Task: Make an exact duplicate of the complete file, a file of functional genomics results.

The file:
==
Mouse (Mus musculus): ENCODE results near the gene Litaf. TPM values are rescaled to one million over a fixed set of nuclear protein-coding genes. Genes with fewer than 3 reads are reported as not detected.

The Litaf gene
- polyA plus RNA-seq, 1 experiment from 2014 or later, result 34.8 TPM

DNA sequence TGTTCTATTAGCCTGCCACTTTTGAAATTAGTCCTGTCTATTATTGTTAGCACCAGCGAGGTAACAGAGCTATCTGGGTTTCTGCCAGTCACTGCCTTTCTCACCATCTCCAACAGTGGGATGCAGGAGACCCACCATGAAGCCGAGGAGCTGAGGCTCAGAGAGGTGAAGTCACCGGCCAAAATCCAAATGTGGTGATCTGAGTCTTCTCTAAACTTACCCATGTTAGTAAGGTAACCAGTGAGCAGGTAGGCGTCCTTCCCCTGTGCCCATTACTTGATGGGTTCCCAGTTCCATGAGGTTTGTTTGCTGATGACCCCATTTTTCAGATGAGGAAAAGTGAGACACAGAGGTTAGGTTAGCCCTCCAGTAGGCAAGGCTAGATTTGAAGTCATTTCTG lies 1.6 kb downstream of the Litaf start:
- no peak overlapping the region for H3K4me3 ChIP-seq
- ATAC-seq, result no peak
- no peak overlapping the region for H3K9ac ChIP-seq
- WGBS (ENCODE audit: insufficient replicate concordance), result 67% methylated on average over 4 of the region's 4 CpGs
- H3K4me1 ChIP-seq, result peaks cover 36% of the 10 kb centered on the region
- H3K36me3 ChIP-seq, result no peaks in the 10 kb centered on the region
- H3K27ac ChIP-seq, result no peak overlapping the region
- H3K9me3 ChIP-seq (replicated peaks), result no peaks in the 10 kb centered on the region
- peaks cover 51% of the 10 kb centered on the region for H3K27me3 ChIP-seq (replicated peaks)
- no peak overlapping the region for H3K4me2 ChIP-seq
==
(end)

Mouse (Mus musculus): ENCODE results near the gene Litaf. TPM values are rescaled to one million over a fixed set of nuclear protein-coding genes. Genes with fewer than 3 reads are reported as not detected.

The Litaf gene
- polyA plus RNA-seq, 1 experiment from 2014 or later, result 34.8 TPM

DNA sequence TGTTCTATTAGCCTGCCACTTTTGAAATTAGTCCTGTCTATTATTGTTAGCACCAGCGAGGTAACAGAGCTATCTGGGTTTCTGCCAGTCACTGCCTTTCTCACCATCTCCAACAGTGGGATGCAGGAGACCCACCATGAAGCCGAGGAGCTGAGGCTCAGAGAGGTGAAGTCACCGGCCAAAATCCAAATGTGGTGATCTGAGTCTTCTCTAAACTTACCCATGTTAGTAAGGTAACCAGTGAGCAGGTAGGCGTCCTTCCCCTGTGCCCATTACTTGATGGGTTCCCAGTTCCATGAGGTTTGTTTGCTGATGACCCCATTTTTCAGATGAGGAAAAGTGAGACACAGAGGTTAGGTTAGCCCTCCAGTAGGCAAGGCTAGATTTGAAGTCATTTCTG lies 1.6 kb downstream of the Litaf start:
- no peak overlapping the region for H3K4me3 ChIP-seq
- ATAC-seq, result no peak
- no peak overlapping the region for H3K9ac ChIP-seq
- WGBS (ENCODE audit: insufficient replicate concordance), result 67% methylated on average over 4 of the region's 4 CpGs
- H3K4me1 ChIP-seq, result peaks cover 36% of the 10 kb centered on the region
- H3K36me3 ChIP-seq, result no peaks in the 10 kb centered on the region
- H3K27ac ChIP-seq, result no peak overlapping the region
- H3K9me3 ChIP-seq (replicated peaks), result no peaks in the 10 kb centered on the region
- peaks cover 51% of the 10 kb centered on the region for H3K27me3 ChIP-seq (replicated peaks)
- no peak overlapping the region for H3K4me2 ChIP-seq